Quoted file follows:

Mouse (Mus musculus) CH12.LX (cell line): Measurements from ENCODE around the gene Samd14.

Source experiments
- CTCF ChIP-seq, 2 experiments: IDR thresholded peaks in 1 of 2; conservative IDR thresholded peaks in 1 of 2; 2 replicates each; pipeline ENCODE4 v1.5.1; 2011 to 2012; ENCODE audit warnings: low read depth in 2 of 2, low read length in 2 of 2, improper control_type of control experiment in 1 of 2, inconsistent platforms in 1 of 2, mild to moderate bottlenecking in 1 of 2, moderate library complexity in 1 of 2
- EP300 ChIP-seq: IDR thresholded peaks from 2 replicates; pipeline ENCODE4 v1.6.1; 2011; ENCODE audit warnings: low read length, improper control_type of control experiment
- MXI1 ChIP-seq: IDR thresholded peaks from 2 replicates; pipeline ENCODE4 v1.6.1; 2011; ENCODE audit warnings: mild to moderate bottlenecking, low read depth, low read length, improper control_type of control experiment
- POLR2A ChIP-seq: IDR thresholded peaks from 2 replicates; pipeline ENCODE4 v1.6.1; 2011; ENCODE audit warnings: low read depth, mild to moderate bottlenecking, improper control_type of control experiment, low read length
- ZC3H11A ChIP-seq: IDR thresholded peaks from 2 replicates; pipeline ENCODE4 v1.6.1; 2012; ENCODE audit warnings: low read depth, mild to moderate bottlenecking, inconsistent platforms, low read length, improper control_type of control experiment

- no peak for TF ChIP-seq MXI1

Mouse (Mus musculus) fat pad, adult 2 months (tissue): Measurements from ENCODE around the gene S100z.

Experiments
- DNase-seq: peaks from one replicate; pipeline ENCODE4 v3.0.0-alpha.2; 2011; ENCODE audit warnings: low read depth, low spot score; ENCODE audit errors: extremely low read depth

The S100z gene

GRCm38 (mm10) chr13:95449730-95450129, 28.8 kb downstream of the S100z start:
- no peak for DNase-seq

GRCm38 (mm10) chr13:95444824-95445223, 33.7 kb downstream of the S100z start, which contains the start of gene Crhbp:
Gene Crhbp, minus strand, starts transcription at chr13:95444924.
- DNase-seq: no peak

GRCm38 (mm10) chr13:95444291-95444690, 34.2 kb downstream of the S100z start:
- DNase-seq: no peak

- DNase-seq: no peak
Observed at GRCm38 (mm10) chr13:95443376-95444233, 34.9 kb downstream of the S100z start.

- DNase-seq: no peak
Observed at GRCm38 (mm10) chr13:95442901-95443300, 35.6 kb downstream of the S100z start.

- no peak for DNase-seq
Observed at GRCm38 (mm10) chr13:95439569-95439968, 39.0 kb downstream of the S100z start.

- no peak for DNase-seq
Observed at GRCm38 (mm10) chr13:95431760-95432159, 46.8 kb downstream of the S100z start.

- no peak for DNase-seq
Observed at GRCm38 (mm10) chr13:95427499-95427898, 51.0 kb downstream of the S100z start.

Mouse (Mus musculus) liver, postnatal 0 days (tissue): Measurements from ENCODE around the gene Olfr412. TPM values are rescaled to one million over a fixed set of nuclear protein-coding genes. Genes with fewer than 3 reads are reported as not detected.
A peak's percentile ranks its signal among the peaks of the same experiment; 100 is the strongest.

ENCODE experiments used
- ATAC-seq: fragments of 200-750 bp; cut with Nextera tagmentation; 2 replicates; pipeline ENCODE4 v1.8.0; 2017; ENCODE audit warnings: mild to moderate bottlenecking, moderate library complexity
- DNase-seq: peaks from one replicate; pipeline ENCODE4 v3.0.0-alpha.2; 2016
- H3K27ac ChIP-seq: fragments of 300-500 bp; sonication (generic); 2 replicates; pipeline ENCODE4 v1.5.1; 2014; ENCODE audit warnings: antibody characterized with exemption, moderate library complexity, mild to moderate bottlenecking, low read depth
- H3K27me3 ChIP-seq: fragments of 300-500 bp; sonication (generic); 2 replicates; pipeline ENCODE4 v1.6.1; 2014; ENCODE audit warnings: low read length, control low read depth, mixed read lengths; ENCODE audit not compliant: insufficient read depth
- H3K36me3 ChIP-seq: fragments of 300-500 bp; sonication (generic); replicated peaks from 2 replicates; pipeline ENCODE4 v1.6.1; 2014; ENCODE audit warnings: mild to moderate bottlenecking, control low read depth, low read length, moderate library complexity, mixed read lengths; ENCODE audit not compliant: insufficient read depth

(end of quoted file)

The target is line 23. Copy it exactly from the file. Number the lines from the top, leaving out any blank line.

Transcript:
Observed at GRCm38 (mm10) chr13:95442901-95443300, 35.6 kb downstream of the S100z start.